Hiroshi made two attempts to qualify the Maki F101-2 for Grand Prix in 1975, failing in both Holland and Britain. Spend eleven years as TOMs British F3 team boss, drove at Le Mans three times and acted as operations director for Bentley's return to the French track.
Hiroshi was born in Kyoto, Japan, son of the owner of the largest kimono manufacturer in the world. He was a works driver for Honda by the time he was 19 years old and Hiroshi has been involved with racing ever since. He was one of the first Japanese drivers to venture abroad to try his hand in International racing when in 1969 he competed in the American F5000/Formula A Championship at the wheel of Eagle 69. His results were not brilliant and he ended up racing back Japan late in the year.
Toyota introduced the five litre V8 powered Toyota 7 sports racer at the Fuji 1000km and in October. The Toyota 7 featured a 32 valve quad cam fuel injected 5 litre V8 giving around 600bhp. Unfortunately for Toyota, Nissan unveiled its 6 litre V12 for this race and the Toyotas finished in third, fourth and fifth behind two Nissan R382's. Hiroshi Fushida and Minoru Kawai drove first Toyota across the line in third place.
He was back in the USA again the following year but once again his results were dissapointing though he did finish third in the F5000/Formula A race at the Seattle International Raceway in a Zeus Eagle-Plymouth. Once drove a Trans-Am Camero through a barrier and into a tree, trapping Hiroshi in the car for over two hour and breaking bones, but leaving no lingering problems.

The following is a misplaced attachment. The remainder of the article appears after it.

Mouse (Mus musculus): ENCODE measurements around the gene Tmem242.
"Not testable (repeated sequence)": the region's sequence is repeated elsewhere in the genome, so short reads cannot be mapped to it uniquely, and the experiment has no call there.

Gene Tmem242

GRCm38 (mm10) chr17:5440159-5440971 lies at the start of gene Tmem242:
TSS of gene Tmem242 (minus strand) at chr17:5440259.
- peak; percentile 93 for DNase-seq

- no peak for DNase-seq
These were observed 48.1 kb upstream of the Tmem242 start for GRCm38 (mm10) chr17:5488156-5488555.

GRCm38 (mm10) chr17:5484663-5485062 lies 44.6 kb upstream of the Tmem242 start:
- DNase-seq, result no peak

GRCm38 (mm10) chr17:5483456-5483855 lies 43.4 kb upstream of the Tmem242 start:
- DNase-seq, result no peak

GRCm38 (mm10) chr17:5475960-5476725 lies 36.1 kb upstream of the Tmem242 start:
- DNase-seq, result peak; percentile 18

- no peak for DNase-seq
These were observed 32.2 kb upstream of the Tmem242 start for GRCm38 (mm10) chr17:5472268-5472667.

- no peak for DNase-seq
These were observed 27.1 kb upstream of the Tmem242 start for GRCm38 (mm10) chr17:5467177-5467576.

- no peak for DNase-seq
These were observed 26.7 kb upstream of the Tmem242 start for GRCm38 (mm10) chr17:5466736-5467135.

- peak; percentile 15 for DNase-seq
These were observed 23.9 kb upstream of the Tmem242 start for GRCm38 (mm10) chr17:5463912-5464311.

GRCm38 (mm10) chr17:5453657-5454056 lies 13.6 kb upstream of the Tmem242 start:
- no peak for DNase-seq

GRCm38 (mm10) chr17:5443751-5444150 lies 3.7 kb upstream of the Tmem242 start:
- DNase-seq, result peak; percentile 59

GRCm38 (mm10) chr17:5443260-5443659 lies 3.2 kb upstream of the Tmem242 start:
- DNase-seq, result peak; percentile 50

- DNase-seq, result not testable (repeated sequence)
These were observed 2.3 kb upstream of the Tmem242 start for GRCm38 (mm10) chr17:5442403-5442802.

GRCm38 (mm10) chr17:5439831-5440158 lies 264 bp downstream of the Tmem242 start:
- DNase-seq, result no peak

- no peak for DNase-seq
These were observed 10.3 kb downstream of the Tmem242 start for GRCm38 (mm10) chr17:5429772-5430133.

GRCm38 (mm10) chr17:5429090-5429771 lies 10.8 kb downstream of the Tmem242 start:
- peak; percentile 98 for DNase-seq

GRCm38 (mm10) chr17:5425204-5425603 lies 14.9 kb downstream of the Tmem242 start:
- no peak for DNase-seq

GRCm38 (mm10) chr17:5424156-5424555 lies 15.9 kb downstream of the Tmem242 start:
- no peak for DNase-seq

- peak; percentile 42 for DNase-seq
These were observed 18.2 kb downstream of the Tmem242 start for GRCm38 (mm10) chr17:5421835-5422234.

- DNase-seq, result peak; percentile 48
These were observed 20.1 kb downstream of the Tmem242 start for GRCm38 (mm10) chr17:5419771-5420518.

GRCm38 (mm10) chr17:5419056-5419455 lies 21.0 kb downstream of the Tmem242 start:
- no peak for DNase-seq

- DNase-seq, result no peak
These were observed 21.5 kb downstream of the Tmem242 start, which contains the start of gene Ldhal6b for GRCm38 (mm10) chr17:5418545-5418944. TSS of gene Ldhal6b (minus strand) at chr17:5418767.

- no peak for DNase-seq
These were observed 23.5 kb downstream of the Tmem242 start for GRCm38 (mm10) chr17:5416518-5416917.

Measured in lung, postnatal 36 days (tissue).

With a new confidence he continued to scored good results in sports prototypes and in Japanese Formula 2, taking the Japanese Sports Prototype Championship in 1972.
In 1973 he became the first Japanese driver at the Le Mans along with his team mate, Tetsu Ikuzawa, in the Mazda 12A powered Sigma MC73. Patrick Dal Bo also shared the driving. Unfortunately they went out after 79 laps when the clutch went.
In 1974 he was signed by Maki as a test triver for their F101-2 Formula One car and, in 1975, was appointed as their race driver. Maki had failed to qualify for any F1 race since they started in 1974 with Howden Ganley and that continued into 1975. In the Dutch Grand Prix he failed to qualfy and was 13 seconds off the pace of poleman Niki Lauda. He did slightly better in the British Grand Prix but still failed to make the grid. He was then dropped in favour of Tony Trimmer. Trimmer also failed to get the car on the grid.
In 1975 he raced at Bathurst in the Hardie-Ferodo 1000 driving a Mazda RX3 with Don Holland to a win in Class and 5th overall. He also raced at Le Mans again, this time with Sigma MC-75 Toyota. Driving with Harakuni Takahashi they went out after seven hours with a broken oil pump.
In 1981 he drove a Mazda RX-7 for Tom Walkinshaw Racing at Le Mans, sharing the driving with Yojiro Terada and Win Percy. Their race anly lasting 25 laps before transmission problems set in.
He then spend eleven years as TOMs British F3 team boss and drove at Le Mans on four occasions for Sygma and Mazda. He also looked after Toyota's Group C ambitions through the late 1980s and early 1990s.
He was appointed General Manager of Bentley's Racing Technology Norfolk in 1999 and later became Operations Director overseeing the building and development testing of the EXP Speed 8s.